### Summary

Bitwise operators treat their operands as a sequence of 32 bits (zeros and ones), rather than as decimal, hexadecimal, or octal numbers. For example, the decimal number nine has a binary representation of 1001. Bitwise operators perform their operations on such binary representations, but they return standard JavaScript numerical values.

Operators | |

Implemented in: | JavaScript 1.0 |

ECMA Version: | ECMA-262 |

The following table summarizes JavaScript's bitwise operators:

Operator | Usage | Description |
---|---|---|

Bitwise AND | `a & b` |
Returns a one in each bit position for which the corresponding bits of both operands are ones. |

Bitwise OR | `a | b` |
Returns a one in each bit position for which the corresponding bits of either or both operands are ones. |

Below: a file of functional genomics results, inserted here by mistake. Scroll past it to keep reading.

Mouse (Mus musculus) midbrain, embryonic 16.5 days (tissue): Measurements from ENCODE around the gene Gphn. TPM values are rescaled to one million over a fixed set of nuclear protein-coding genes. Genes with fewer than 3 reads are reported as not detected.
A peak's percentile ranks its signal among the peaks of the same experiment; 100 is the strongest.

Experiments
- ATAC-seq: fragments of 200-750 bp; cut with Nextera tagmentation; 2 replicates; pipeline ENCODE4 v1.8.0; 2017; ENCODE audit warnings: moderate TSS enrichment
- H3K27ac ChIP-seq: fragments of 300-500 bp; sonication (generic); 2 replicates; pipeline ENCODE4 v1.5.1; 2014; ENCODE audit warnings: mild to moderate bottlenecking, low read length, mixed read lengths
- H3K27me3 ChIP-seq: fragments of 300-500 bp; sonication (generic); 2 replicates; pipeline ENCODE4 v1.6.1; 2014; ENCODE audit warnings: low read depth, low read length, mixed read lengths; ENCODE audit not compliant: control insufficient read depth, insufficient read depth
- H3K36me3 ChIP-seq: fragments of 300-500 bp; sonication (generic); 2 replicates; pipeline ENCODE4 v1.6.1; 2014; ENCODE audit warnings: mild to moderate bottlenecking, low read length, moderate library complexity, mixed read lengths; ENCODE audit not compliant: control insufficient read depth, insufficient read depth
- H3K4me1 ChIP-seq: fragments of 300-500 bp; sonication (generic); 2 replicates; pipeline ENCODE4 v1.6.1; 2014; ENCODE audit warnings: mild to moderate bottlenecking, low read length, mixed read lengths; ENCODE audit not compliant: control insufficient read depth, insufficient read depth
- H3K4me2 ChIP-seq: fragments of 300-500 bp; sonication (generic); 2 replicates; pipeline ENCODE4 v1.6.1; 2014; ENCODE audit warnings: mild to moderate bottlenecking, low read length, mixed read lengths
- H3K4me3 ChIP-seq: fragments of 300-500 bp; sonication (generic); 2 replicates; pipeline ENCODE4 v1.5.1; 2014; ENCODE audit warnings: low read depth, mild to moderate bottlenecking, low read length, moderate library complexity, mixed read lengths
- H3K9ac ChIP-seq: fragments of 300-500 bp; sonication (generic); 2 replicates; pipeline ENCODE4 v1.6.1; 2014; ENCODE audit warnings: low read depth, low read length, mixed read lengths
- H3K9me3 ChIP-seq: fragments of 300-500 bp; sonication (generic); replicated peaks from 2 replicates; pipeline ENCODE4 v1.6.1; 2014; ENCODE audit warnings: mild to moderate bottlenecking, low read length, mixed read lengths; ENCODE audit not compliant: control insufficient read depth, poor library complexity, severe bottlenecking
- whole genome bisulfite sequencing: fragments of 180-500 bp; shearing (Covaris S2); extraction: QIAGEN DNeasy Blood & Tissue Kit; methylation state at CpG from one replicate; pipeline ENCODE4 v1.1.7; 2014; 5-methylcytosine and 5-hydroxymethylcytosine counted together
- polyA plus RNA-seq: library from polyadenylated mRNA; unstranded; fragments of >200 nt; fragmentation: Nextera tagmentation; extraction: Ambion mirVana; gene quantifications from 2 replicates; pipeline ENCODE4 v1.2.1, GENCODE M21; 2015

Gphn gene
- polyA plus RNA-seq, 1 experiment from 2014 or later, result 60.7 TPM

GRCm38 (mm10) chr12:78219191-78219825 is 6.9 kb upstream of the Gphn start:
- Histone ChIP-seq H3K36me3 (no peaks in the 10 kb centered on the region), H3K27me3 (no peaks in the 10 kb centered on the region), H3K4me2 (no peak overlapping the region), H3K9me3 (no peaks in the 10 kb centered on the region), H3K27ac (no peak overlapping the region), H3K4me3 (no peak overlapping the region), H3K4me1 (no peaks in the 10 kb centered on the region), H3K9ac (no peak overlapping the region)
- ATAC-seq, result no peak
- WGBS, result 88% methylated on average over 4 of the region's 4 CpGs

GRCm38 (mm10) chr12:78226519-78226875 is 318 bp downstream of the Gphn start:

Bitwise XOR | `a ^ b` |
Returns a one in each bit position for which the corresponding bits of either but not both operands are ones. |

Bitwise NOT | `~ a` |
Inverts the bits of its operand. |

Left shift | `a << b` |
Shifts `a` in binary representation `b` bits to the left, shifting in zeros from the right. |

Sign-propagating right shift | `a >> b` |
Shifts `a` in binary representation `b` bits to the right, discarding bits shifted off. |

Zero-fill right shift | `a >>> b` |
Shifts `a` in binary representation `b` bits to the right, discarding bits shifted off, and shifting in zeros from the left. |

### Signed 32-bit integers

The operands of all bitwise operators are converted to signed 32-bit integers in big-endian order and in two's complement format. Big-endian order means that the most significant bit (the bit position with the greatest value) is the left-most bit if the 32 bits are arranged in a horizontal line. Two's complement format means that a number's negative counterpart (e.g. 5 vs. -5) is all the number's bits inverted (bitwise NOT of the number, a.k.a. one's complement of the number) plus one. For example, the following encodes the integer 314 (base 10):